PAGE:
Trump Ratings Hit New Low. Should Republicans Be Worried?
Posted on March 20, 2017 at 9:04 AM
BY TIM MORRIS, COLUMNIST
At what point do Republicans start worrying about President Donald Trump’s dropping job approval ratings, even if he doesn’t? Maybe now?
Gallup reported Sunday (March 19) that the president’s numbers had hit a new low with just 37 percent of Americans approving of the job he is doing, while 58 percent disapprove. That wouldn’t be good news at any point, but especially not at a time when congressional Republicans are trying to agree on a replacement for Obamacare, pass a tighter budget, make changes to the tax code, and approve a new U.S. Supreme Court justice.
Trump’s approval rating had hovered in the mid to low 40s in the first weeks of his administration, but have continued to sag since as he has made a series of missteps.
Gallup tracks daily the percentage of Americans who approve or disapprove of Trump’s job performance. The daily results are based on telephone interviews with about 1,500 national adults and have a margin of error of 3 percentage points.
IT’S NOT JUST TRUMP: POLL SAYS HIS CABINET AND OTHER REPUBLICAN LEADERS ARE UNPOPULAR TOO
BY JASON LE MIERE ON 3/20/17 AT 3:48 PM
Donald Trump has set record low approval ratings at this early stage of his presidency. But in the White House and the Republican leadership, Trump is far from alone in his unpopularity, a poll conducted by the Saint Leo University Polling Institute earlier this month has indicated.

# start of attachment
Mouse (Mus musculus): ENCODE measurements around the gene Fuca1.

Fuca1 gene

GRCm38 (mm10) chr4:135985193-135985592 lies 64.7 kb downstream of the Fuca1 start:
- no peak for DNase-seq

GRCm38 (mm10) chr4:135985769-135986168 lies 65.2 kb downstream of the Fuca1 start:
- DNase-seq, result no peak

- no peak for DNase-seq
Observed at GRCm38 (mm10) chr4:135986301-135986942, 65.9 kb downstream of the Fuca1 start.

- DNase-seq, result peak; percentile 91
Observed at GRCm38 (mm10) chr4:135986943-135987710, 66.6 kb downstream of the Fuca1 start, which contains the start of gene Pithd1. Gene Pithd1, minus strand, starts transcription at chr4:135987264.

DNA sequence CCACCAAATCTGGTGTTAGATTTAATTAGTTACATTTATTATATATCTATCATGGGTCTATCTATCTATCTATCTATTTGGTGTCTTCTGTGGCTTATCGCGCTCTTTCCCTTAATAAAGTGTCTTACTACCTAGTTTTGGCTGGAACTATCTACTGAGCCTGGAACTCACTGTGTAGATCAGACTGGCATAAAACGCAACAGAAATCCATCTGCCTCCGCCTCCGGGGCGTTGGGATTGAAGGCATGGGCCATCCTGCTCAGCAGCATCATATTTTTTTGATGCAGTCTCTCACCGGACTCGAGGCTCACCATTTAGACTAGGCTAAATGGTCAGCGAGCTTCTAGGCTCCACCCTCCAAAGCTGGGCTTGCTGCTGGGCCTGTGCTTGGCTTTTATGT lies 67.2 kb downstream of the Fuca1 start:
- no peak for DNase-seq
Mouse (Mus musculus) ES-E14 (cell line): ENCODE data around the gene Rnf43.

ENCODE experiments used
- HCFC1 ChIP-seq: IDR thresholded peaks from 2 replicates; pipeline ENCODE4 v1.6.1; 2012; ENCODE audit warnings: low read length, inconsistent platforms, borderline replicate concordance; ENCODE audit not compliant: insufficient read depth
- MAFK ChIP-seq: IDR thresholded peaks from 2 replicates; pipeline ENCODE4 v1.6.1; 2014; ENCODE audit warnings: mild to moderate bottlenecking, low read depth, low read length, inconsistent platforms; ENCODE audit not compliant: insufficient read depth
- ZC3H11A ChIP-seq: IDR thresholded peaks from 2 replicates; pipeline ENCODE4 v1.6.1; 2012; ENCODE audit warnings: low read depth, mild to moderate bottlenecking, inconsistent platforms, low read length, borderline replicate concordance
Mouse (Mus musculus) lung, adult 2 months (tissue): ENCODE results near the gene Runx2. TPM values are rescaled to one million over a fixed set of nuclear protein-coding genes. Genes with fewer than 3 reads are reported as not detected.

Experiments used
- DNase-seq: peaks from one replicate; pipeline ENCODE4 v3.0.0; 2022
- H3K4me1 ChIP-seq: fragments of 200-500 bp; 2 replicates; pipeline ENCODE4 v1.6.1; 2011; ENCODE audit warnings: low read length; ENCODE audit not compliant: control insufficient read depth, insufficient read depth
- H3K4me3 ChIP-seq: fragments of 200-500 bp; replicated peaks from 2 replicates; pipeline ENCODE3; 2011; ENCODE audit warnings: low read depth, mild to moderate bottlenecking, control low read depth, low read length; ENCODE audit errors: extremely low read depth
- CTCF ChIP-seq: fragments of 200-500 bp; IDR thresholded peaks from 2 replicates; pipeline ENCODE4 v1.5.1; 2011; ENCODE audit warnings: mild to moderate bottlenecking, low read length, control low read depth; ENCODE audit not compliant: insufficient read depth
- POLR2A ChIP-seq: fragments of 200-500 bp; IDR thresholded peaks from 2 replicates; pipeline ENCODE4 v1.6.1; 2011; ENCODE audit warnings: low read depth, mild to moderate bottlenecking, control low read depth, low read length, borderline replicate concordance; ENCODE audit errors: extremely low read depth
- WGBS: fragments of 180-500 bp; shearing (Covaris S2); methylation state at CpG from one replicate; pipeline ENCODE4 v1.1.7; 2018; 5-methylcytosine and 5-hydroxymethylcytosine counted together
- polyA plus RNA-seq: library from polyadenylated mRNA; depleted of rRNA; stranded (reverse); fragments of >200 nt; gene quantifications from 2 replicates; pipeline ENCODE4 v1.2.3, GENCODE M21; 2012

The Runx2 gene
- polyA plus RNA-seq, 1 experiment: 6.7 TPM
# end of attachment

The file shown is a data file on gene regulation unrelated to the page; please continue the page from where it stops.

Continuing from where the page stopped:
According to the poll, which surveyed 1,073 adults between March 3 and March 11 with a margin of error of three percent, virtually all of Trump’s staff and cabinet appointments had a higher percentage that disapproved than approved of their early job performance.
Vice President Mike Pence’s combined approval rating—those who strongly approve and somewhat approve—was marginally higher than Trump’s, 45.5 percent compared with 44.1 percent. The president did provoke more dislike, however, recording a combined disapproval rating of 51.2 percent, compared with Pence’s 43.4 percent.
Trump’s advisers have proven similarly unfavorable with Americans. Chief Strategist Steve Bannon, a controversial figure from the outset as a result of his time as publisher for Breitbart News, had an approval rating of 36 percent. Meanwhile, Kellyanne Conway, who has often been the public face of the campaign, had an approval rating of 37.2 percent, just marginally less than Trump’s son-in-law and senior adviser Jared Kushner.
The lowest approval rating, though, belonged to Betsy DeVos. Only 34.5 percent indicated that they approved of the Michigan billionaire, who required an unprecedented tiebreaking vote from Pence to confirm her as education secretary last month.
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